As a result, employment growth at 2.9 percent annually, 2001-2010 had lagged behind GDP growth at 4.7 percent annually, 2001-2010. (NSCB, 2010)
For historical, political and economic reasons, cheap labor and contractualization have become embedded in the economy. Correlation between wage rise and productivity growth has been negative. (IMF Working Paper 2012, section on 19 country cross-country analysis covering 1996-2009). Also embedded in the economy is the double burden carried by women: unequal relations in both production work and inside households, including the burden of making both ends meet if social services fail. Rural family women labor in the farms are largely unpaid.
Fourth, how can the government ever expect to catch up with its promise of providing adequate, affordable and quality education, health and housing for all, especially the working people, if it does not abandon the neo-liberal bias of abdicating more and more the planning, development, control and regulation of these vital social services to the private sector?
Thus, we see the great contrast between deteriorating public schools and improving but expensive exclusive and private schools, between substandard public hospitals where citizens pay for medicines and laboratory fees and quality but very expensive private hospitals, and between erratic and poorly budget public housing programs and upscale, high-end condominium housing.
Forcible demolition and relocation to areas far from jobs, livelihood and regular social services have long been the plight of the landless and homeless in the urban areas, with women, children and the elderly suffering more.
And fifth, how can we ever proceed with economic growth and development without integrating these both on the long- and short-run with the demands of adaptation to and mitigation of the damaging effects of environmental destruction and climate change?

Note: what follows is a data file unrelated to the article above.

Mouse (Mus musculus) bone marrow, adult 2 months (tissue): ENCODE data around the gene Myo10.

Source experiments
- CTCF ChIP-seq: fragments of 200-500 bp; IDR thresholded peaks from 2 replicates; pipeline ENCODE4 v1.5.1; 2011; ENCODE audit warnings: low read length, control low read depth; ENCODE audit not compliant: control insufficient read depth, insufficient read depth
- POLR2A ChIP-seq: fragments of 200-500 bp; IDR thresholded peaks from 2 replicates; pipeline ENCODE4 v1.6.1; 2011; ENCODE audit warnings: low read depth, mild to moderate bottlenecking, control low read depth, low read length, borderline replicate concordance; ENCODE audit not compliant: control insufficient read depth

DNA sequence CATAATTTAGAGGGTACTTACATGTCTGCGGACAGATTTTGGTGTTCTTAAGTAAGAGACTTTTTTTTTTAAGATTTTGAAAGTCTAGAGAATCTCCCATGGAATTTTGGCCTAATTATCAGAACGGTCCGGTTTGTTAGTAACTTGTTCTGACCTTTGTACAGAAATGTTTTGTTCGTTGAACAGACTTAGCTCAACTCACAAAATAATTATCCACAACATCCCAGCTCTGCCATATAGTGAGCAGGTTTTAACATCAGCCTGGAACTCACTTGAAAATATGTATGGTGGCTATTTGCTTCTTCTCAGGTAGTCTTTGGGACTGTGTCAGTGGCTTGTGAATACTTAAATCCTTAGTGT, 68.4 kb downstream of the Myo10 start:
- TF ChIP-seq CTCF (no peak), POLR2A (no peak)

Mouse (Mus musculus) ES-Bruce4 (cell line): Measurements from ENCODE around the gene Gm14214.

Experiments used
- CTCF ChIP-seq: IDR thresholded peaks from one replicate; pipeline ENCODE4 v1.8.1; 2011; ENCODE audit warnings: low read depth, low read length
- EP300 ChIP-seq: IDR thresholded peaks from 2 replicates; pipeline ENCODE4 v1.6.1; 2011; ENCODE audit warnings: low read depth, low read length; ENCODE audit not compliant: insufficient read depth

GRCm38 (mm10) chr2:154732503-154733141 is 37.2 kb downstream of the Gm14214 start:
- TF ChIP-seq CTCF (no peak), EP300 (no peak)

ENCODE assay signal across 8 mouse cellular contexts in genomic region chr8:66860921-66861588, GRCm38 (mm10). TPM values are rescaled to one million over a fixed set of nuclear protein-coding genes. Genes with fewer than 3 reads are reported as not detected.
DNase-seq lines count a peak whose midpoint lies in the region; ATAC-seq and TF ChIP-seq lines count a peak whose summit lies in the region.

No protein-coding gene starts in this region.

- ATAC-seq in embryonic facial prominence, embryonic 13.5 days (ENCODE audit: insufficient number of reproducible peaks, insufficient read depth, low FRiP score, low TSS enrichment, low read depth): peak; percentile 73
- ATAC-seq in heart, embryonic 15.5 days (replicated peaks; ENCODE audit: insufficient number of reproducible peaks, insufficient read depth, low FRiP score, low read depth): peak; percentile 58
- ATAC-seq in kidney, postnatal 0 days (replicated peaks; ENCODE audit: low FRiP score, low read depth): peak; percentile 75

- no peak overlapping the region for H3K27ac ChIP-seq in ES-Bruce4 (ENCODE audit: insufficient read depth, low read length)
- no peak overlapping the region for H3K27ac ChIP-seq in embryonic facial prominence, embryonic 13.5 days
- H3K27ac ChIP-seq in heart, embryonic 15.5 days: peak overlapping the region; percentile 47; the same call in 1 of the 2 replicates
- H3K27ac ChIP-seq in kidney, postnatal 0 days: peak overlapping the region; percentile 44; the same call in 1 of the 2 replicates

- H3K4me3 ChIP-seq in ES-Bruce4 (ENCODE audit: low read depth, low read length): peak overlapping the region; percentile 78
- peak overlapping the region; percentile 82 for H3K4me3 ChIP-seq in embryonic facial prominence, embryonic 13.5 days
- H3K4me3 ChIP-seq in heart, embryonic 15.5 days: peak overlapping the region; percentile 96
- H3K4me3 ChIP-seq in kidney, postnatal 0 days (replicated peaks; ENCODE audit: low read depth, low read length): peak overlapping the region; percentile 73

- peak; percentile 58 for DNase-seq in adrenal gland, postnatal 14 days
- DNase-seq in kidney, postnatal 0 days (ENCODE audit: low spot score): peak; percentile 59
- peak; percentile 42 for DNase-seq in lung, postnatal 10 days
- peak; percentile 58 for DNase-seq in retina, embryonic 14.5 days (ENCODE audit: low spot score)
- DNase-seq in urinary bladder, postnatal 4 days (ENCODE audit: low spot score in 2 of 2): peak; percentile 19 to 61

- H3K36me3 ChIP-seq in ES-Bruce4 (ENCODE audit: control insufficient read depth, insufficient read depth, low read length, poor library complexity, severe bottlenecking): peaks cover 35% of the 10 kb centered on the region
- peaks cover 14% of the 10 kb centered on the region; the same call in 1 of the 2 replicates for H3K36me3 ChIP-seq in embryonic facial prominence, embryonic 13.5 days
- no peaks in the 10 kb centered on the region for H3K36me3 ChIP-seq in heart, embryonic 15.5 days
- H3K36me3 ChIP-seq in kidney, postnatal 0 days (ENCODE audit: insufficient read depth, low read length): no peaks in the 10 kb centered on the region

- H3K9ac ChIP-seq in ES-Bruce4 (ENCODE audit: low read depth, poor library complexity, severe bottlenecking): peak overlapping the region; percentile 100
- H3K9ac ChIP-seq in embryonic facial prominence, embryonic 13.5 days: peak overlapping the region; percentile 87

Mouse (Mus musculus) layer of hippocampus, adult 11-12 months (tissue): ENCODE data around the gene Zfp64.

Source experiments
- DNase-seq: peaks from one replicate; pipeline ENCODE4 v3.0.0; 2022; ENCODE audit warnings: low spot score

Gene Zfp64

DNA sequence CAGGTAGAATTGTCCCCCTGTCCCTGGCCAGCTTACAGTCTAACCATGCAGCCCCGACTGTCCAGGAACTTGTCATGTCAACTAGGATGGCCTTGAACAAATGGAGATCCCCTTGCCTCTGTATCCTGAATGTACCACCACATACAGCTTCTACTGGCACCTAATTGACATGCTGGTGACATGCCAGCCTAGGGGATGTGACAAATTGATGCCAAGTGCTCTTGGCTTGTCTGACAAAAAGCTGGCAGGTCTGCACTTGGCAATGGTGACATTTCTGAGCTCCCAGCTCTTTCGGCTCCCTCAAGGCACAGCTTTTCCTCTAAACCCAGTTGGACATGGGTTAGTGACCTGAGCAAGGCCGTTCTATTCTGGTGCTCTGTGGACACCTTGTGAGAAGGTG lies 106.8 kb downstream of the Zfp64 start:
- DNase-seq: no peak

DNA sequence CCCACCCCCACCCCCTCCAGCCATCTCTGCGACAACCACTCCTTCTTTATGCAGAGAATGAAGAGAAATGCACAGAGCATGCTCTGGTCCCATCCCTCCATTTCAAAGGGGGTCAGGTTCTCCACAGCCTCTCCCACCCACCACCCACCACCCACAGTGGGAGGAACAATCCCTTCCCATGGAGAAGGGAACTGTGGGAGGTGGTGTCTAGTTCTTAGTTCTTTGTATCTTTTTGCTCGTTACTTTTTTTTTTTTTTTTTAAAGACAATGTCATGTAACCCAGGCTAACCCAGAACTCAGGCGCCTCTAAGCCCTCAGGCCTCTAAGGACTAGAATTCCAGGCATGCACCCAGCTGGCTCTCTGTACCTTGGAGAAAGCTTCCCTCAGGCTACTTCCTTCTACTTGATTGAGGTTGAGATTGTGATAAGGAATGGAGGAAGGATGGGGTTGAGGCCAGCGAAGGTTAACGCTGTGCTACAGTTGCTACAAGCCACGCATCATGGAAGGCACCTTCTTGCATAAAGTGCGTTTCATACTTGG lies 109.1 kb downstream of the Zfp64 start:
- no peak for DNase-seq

From 2009 to 2011, the yearly total cost of damage on crops, livelihood, properties and public works amounted to P 180 billion (Climate Change Commission, 2012). The Philippines now ranks among the top 3 most vulnerable countries to climate change destruction. Yet, P-Noy’s administration has not yet manifested the seriousness that is required to construct a long-term plan to redesign our industries, farming systems and services, even our human settlements program to integrate it with environmental renewal and the adaptation and mitigation requirements for climate change.
Sustainable development – the integration of development and environmental renewal and climate justice while ensuring intergenerational equity and equal rights among nations, classes and gender – is the principle that was established by member states of the United Nations in 1992 at the Earth Summit at Rio. The Philippine government is a signatory to this treaty and yet it is so wanting in compliance with its intent and provisions.
The P-Noy administration must be more aggressive in demanding reparations from the big industrialized and colonial powers led by the United States for the devastation they wrought on our country’s environment and the globe’s climate. It must join the global front to demand observance of the principle of “common but differentiated responsibility” enunciated by the United Nations Framework Convention on Climate Change (UNFCCC) and the Kyoto Protocol in carbon emission cuts and financing climate adaptation and mitigation throughout the globe. It must reject all notions and schemes that will conjure nature as capital and will profit from mankind’s efforts to arrest climate change and environmental destruction. It must demand that the World Bank and similar institutions be prevented from having anything to do with the Green Climate Fund and other instrumentalities of global climate finance.
These are the questions we expect P-Noy to acknowledge and answer. We are fed up with all the previous SONAs’ “business as usual“ statistics with nominal changes and populist rah-rah signifying nothing. We are fed up with PASIKAT that only ends up in PASAKIT for our people.
Equitable, Sustainable Development! Not Inclusive Growth! Dismantle Neo-liberalism! Rebuild our National Economy!